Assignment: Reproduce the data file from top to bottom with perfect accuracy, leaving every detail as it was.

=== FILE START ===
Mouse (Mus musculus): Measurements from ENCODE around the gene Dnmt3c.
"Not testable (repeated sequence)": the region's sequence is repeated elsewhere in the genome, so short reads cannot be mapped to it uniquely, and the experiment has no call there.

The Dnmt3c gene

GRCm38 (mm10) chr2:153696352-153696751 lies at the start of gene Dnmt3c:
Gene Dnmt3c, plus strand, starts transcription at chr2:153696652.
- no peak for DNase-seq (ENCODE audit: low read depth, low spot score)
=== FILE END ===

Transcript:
Mouse (Mus musculus): Measurements from ENCODE around the gene Dnmt3c.
"Not testable (repeated sequence)": the region's sequence is repeated elsewhere in the genome, so short reads cannot be mapped to it uniquely, and the experiment has no call there.

The Dnmt3c gene

GRCm38 (mm10) chr2:153696352-153696751 lies at the start of gene Dnmt3c:
Gene Dnmt3c, plus strand, starts transcription at chr2:153696652.
- no peak for DNase-seq (ENCODE audit: low read depth, low spot score)